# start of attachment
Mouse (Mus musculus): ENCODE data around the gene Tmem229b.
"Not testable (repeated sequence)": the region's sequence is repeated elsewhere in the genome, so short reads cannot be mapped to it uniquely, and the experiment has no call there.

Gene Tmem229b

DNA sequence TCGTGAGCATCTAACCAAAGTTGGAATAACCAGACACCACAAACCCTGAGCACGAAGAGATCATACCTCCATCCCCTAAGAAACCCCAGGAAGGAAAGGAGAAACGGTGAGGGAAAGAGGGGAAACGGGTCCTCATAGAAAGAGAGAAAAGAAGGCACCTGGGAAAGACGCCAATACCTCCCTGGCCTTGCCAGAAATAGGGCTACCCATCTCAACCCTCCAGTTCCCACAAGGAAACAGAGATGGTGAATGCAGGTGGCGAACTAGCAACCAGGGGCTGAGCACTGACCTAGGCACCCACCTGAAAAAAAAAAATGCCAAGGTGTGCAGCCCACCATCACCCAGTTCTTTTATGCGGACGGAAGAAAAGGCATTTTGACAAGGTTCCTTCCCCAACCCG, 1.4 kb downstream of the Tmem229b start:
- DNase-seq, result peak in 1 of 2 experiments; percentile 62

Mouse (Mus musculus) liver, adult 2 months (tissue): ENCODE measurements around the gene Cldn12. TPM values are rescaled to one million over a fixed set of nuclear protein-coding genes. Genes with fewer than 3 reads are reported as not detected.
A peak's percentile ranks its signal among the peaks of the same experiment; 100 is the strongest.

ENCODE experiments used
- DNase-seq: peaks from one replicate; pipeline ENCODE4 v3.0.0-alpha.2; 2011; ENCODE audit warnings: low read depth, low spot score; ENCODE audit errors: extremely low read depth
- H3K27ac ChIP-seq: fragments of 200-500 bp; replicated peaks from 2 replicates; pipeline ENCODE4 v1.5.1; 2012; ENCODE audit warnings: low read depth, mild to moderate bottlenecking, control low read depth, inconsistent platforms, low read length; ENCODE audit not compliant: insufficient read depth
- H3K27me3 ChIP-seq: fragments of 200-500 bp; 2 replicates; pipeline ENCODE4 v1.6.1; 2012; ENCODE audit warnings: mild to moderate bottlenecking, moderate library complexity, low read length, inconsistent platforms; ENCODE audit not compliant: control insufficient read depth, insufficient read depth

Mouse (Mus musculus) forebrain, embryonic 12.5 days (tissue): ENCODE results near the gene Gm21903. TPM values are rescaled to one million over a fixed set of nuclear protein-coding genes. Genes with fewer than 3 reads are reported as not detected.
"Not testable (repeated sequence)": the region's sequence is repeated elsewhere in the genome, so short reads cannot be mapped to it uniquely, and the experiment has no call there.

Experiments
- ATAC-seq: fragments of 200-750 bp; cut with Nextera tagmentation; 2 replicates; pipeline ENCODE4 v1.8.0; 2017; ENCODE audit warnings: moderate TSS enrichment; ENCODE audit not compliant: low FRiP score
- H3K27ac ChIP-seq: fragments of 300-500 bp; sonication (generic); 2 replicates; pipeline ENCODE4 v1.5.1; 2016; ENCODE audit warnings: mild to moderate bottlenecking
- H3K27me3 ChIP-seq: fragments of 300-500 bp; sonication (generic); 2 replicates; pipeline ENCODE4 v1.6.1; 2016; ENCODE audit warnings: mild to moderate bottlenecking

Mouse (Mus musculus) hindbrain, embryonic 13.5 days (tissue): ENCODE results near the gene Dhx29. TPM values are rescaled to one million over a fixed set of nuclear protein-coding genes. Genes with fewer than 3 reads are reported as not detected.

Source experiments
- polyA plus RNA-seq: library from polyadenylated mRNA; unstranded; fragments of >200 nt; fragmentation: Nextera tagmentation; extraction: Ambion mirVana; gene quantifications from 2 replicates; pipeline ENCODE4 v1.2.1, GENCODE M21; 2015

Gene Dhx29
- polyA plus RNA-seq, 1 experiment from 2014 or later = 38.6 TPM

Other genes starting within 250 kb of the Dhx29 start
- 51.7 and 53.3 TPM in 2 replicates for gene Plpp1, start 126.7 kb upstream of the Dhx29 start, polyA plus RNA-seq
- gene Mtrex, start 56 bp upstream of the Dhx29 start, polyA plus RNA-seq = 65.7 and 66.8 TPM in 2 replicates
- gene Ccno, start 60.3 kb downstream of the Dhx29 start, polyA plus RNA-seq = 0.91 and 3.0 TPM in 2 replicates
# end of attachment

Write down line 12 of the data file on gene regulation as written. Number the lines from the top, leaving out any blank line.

Mouse (Mus musculus) forebrain, embryonic 12.5 days (tissue): ENCODE results near the gene Gm21903. TPM values are rescaled to one million over a fixed set of nuclear protein-coding genes. Genes with fewer than 3 reads are reported as not detected.